Despite the fact that Gosling and McAdams are given more screen time, it's Garner and Rowlands who form the heart of the movie. The two actors are so natural and persuasive that they manage to make almost everything else in the movie seem entirely artificial. Garner stands out in particular, delivering a handful of heartwrenching scenes in startlingly powerful fashion. As such, it's quite frustrating that these two old pros are ultimately tied to the worst portion of the movie; an ending which crosses the line from tender romantic fantasy into cheap manipulation. I certainly won't spoil The Notebook's conclusion for those who haven't seen it, but suffice it to say that it's far too contrived even for a movie built on endless contrivances. There's a scene just a few minutes earlier which would been a less conclusive but more effective (and truthful) ending; it's a shame that Sparks and director Nick Cassavettes felt a need to keep going.
Still, it shouldn't come as a surprise given the rest of Cassavettes' resume. The man has never been one to shy away from emotionally manipulative filmmaking. Sometimes it works reasonably well (Alpha Dog) and other times it proves maddening (John Q, My Sister's Keeper). The Notebook falls into both categories at once. I'm glad to have seen it, if only because it permitted me to witness a pair of truly remarkable performances from James Garner and Gena Rowlands. However, I doubt I'll want to return to it, as I suspect the frustrating plotting will become even more prominent with repeat viewings. All available evidence strongly suggests your mileage may vary.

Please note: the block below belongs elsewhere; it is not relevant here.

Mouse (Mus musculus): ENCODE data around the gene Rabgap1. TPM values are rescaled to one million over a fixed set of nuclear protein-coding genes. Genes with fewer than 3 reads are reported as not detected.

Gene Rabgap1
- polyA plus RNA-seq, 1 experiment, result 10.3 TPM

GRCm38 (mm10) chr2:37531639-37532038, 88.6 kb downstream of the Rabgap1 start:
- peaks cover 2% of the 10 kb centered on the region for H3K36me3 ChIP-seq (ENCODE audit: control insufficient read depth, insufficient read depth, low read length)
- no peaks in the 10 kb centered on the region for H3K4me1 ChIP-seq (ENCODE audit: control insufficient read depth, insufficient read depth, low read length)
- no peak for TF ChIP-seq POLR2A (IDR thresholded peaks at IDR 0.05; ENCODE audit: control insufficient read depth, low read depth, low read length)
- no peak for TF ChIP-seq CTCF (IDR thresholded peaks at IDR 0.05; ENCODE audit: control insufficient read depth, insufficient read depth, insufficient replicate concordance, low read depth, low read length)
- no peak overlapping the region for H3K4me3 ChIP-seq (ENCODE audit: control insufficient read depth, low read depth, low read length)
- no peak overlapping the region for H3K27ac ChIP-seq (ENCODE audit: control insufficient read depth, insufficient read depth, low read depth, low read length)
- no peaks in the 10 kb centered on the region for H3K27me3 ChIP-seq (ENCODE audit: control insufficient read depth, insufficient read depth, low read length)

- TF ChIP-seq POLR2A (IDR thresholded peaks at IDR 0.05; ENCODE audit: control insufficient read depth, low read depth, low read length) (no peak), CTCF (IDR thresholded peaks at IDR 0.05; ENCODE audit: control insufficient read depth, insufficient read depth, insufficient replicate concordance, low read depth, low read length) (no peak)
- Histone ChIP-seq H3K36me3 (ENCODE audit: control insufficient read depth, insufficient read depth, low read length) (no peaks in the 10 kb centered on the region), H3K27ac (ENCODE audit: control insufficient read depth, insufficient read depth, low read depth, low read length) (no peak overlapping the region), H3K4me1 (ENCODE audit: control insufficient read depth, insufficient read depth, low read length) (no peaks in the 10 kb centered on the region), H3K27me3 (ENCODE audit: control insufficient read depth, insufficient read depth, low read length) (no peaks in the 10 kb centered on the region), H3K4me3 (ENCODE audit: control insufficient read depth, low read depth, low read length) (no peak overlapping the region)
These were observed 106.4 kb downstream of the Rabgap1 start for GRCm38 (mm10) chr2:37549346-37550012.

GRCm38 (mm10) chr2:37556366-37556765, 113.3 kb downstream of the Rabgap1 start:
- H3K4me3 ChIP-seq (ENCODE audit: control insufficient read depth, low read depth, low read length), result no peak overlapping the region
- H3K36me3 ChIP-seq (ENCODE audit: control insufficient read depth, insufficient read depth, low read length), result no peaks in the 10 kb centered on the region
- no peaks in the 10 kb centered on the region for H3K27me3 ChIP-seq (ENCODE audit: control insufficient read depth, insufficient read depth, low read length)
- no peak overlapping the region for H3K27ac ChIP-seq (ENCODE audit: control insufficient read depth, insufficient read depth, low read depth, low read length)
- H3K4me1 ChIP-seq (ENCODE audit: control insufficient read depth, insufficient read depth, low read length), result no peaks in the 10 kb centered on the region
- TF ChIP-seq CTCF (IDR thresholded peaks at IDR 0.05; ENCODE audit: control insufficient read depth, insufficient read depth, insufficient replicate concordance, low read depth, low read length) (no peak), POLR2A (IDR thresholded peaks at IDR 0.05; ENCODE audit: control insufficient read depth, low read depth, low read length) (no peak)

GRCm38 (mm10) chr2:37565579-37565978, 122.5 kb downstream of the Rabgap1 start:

The Notebook (Blu-ray) Ultimate Collector's Edition is the exact same Blu-ray disc viewers have been treated to before (and has already been reviewed on this site), so I won't bother going back over the technical virtues of the disc. In short: it looks and sounds stellar. The supplements contained on the disc itself are the same as well: commentaries with Cassavettes and Sparks, a handful of featurettes, some deleted scenes and a Rachel McAdams screen test. What's puzzling is that this isn't the first time the film has received the deluxe edition treatment. Back in 2009, fans of the movie were given a "Limited Edition" box set which contained a scrapbook album, a stationary set, some notecards and other odds n' ends in addition to the film itself. This version comes with the aforementioned locket, journal and photo cards. It's roughly an even trade, I suppose, though it should be noted that this version suffers from cheaper packaging. The box is flimsy and poorly-designed; it's going to be hard to prevent this set from looking rather weathered in a few years. At least the disc itself is housed inside a standard Blu-ray case (which also contains a DVD and digital copy of the film), so you do have the option of simply removing all of the items and tossing the cheap packaging. If you feel the locket, journal and photos are worth an extra $20 or $30, be my guest, but you're probably better off sticking with the standard Blu-ray release.
The Notebook is a well-acted, occasionally moving and occasionally exasperating film. As Nicholas Sparks adaptations go, that counts as above-par.
The film is free to go, but this Blu-ray set is guilty of being a needless
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Scales of Justice
Studio: Warner Bros.